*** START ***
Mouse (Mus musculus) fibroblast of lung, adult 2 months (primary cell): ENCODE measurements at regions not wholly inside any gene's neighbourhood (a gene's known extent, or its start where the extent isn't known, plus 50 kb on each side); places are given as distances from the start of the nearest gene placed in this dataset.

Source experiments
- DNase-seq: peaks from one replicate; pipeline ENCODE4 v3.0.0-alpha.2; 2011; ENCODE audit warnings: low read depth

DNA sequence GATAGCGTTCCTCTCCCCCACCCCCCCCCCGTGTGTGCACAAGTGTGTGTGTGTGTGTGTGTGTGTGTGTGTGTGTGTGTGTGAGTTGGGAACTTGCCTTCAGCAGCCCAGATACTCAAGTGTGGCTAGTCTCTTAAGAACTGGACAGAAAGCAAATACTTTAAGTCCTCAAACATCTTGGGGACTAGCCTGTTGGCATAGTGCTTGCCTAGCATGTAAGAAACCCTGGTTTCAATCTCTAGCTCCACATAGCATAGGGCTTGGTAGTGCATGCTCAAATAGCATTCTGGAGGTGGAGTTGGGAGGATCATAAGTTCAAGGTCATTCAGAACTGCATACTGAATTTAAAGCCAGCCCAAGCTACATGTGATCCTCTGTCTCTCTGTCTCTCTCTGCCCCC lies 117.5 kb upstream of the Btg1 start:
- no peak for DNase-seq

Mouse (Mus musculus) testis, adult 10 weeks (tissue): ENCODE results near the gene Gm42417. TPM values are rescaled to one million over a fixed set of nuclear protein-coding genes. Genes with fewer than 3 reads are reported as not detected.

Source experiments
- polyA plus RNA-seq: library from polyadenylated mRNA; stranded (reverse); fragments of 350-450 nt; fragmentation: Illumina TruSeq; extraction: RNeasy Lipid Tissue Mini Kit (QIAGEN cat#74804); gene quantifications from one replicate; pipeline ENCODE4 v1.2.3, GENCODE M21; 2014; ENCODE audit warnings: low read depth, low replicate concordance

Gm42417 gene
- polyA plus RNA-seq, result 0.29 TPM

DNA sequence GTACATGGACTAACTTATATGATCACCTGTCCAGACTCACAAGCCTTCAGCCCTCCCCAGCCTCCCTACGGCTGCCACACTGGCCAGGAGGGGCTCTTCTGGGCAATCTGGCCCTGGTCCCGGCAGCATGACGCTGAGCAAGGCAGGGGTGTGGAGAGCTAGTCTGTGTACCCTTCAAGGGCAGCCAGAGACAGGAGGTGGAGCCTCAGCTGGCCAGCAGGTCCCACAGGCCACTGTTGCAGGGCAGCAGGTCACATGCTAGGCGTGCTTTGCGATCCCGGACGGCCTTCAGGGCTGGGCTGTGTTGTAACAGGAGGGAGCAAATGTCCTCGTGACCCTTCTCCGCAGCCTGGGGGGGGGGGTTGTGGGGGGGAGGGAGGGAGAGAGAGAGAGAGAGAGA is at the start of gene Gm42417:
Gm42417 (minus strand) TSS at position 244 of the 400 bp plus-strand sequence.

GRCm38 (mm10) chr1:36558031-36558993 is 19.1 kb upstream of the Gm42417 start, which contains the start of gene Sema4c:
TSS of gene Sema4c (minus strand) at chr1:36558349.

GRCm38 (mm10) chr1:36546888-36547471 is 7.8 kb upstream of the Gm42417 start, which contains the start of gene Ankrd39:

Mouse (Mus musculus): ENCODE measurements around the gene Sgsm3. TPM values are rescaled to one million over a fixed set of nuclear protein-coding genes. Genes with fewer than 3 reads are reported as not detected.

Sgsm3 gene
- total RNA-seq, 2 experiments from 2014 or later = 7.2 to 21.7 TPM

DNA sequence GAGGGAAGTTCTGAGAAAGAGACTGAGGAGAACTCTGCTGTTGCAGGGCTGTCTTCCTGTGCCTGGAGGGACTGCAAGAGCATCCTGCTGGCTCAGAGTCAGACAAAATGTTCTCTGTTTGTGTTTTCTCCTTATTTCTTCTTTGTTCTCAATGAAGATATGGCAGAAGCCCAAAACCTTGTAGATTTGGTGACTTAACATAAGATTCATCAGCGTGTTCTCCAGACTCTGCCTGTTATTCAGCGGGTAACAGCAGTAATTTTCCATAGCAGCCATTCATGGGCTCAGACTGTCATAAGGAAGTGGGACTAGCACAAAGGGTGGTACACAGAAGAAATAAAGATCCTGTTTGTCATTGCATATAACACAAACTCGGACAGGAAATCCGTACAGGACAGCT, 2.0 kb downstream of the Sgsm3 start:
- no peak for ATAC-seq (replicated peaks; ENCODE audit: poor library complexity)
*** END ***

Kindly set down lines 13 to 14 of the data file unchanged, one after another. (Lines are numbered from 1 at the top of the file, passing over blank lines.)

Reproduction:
GRCm38 (mm10) chr1:36558031-36558993 is 19.1 kb upstream of the Gm42417 start, which contains the start of gene Sema4c:
TSS of gene Sema4c (minus strand) at chr1:36558349.